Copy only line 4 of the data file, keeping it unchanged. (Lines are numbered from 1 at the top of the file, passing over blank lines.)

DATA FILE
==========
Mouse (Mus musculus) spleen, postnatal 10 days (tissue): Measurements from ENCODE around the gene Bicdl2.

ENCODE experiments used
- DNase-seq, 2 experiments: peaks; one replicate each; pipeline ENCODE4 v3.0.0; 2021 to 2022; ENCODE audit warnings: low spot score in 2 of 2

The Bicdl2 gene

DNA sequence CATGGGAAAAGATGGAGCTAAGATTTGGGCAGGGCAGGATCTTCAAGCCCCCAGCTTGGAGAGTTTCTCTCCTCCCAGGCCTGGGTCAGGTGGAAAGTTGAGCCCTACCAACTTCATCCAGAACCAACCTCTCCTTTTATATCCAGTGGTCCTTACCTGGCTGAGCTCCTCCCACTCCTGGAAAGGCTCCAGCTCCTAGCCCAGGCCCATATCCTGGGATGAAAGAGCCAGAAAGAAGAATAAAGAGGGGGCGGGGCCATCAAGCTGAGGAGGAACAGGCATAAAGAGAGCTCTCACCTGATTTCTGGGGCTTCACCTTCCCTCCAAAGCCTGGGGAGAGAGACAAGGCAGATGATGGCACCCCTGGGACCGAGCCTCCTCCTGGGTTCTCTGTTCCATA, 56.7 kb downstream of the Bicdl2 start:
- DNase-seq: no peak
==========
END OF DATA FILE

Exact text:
The Bicdl2 gene